After years of having better things to do -- or, more accurately, having other things that needed doing first -- I have finally managed to finish Douglas Adams' The Hitchhiker's Guide to the Galaxy. So, to all of my friends who cajoled, pleaded, nudged, prodded, admonished and even gave their copies to (thanks, Cindy), it is done. I have joined the dark side. I thoroughly enjoyed it, which I knew I would. And I'm already an addict, which I suspected I would become. I have moved straight on through the next book, The Restaurant at the End of the Universe, and am currently halfway through volume 3 of the trilogy, Life, the Universe and Everything, which is proving to be every bit as entertaining. (For the uninitiated, there are actually five books, though Adams had initially planned only to write the three. When the third book was published, it came with the logline, "Third book in the Hitchhiker's Trilogy." When the fourth book, So Long and Thanks for All The Fish, was published, the logline read "Trilogy in four parts." Some printings of the fifth book, Mostly Harmless, carried the logline, "Fifth part of the increasingly inaccurately named Hitchhiker's Trilogy." It is literary perversities such as these that make your friends push you to read these books.)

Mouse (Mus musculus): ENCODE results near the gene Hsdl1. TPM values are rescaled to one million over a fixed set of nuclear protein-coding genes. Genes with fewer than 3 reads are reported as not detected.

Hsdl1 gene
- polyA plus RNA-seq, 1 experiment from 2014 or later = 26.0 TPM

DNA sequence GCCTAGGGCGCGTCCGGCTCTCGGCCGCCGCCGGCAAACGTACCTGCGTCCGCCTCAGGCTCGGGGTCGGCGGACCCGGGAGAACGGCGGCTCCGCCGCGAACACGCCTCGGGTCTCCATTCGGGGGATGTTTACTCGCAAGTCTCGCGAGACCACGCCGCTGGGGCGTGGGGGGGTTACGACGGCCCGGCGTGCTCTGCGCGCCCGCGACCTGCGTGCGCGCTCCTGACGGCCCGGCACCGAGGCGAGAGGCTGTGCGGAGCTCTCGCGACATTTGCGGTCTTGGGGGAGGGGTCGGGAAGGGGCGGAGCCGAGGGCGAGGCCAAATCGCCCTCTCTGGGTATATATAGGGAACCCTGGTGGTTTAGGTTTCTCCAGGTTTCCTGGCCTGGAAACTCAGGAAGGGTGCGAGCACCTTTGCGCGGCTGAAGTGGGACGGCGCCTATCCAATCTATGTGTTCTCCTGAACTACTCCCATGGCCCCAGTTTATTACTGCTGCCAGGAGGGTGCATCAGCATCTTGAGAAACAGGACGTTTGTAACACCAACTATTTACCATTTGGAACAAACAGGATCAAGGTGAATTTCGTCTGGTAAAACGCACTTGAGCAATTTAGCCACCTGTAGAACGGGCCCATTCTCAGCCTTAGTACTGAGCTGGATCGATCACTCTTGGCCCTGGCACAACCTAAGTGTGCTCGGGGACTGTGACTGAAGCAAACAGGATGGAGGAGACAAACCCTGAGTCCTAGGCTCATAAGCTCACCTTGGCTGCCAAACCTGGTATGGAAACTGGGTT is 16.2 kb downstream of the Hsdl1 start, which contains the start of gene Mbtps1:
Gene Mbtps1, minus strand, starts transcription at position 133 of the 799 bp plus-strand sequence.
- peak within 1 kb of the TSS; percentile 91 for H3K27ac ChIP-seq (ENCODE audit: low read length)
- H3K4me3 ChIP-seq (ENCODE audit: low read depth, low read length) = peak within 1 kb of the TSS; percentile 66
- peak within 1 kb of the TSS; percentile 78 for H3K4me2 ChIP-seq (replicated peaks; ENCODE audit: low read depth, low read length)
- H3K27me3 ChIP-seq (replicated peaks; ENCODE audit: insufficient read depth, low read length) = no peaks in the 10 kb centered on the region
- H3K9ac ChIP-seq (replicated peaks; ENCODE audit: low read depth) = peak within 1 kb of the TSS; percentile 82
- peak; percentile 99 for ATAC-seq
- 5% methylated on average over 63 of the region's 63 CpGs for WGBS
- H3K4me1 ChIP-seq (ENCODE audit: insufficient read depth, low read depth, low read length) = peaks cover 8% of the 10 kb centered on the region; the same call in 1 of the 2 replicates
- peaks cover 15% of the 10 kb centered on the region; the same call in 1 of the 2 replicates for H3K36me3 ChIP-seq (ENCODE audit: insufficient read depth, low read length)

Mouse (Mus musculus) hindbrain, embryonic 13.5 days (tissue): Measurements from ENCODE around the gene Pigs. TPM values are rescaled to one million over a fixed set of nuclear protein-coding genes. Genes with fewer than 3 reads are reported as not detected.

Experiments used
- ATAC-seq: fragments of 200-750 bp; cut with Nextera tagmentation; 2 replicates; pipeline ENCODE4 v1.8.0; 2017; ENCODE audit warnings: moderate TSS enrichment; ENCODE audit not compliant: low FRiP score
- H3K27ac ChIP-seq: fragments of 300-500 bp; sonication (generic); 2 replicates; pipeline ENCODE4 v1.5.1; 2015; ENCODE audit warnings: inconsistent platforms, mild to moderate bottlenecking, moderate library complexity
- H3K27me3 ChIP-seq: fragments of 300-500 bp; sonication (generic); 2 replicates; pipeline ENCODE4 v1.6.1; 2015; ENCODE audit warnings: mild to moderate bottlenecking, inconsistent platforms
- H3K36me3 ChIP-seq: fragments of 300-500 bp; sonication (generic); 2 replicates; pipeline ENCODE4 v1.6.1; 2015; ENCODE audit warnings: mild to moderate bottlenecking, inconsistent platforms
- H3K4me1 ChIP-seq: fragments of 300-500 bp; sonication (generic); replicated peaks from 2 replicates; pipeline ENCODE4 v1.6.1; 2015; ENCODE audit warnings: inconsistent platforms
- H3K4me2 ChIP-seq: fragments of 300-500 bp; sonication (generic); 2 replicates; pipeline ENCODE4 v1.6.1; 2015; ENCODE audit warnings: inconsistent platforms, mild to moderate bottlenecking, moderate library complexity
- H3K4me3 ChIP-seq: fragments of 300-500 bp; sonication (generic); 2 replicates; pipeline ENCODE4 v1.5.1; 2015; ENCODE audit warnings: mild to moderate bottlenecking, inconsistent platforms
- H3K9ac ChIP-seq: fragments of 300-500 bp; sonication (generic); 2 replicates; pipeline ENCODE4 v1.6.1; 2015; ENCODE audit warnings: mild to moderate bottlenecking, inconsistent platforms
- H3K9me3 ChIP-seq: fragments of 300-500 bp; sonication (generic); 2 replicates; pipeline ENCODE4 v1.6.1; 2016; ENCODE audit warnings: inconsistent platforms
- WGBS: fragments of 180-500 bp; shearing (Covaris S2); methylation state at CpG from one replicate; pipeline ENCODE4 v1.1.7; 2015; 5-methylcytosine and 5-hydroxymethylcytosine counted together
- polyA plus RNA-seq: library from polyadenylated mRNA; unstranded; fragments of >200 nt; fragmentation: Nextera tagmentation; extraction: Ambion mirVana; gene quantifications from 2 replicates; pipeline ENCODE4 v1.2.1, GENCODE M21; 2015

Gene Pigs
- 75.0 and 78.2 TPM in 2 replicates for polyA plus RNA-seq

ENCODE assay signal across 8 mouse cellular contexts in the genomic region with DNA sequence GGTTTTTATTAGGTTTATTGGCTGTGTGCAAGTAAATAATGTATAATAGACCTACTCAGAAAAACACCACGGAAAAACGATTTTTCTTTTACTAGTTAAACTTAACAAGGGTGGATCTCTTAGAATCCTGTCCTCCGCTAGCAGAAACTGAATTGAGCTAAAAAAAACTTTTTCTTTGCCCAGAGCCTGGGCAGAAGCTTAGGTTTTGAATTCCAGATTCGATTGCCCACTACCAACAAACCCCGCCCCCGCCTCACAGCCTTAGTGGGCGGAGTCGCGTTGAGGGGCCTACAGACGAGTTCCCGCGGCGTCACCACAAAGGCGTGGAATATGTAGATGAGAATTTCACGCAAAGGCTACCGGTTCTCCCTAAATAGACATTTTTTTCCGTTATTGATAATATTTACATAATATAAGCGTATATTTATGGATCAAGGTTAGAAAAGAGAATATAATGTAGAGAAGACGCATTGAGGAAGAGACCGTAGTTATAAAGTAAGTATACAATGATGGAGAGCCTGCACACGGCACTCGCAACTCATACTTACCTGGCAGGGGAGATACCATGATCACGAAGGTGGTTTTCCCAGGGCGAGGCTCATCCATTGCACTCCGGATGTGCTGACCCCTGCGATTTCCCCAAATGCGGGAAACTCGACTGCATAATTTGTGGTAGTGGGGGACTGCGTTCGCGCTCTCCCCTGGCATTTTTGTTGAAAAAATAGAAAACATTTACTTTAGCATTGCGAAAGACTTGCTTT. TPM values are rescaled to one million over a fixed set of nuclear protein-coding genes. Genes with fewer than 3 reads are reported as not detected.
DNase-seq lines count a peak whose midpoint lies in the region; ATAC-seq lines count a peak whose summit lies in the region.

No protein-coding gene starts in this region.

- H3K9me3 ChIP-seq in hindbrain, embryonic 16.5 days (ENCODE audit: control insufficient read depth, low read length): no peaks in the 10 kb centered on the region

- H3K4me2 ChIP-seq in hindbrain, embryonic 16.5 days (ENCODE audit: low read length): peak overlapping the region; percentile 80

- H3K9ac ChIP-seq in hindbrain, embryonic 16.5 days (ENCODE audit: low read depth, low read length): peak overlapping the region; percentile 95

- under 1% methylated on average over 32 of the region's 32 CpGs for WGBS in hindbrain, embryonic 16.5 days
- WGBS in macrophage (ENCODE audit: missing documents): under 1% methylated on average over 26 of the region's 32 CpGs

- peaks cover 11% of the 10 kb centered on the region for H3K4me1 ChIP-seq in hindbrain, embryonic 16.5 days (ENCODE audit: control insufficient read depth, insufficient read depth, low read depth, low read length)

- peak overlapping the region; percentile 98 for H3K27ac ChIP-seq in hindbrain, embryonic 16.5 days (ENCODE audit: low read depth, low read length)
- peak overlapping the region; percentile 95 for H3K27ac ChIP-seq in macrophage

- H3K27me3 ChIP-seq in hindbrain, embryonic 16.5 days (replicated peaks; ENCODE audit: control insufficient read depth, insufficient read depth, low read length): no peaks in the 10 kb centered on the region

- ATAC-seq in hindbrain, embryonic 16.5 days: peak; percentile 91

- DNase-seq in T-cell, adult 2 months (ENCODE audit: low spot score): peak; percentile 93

But here's the thing that none of my fellow addicts bothered to mention. That's the dreams. I have dreams of Zaphod Beeblebrox. I have dreams of Slartibartfast. I can hear Marvin the Robot's depressed moaning drawl, deep within my brain during the course of the day, especially in the afternoons, when the hours get long before its time to go home. I also think that I've fallen in love with Douglas Adams, based solely on his voice (these are books on cassette, unabridged and read by the author), and am extremely upset that he chose to die before we met, for I would have hatched a plot to steal him away from his wife and make him mine. It was extremely bad timing on his part, and given his obvious expertise in time travel, I fully expect him to rectify the error at his earliest convenience.
Anyway, I have joined the dark side. I am a hostage to the deadly white robots from the planet Krikit. I have fallen headlong into the long, dark teatime of the soul. I have lunched at the restaurant at the end of the universe.
Though I walk through the valley of the shadow of the Vogon poetry, I will fear not. For I know exactly where my towel is.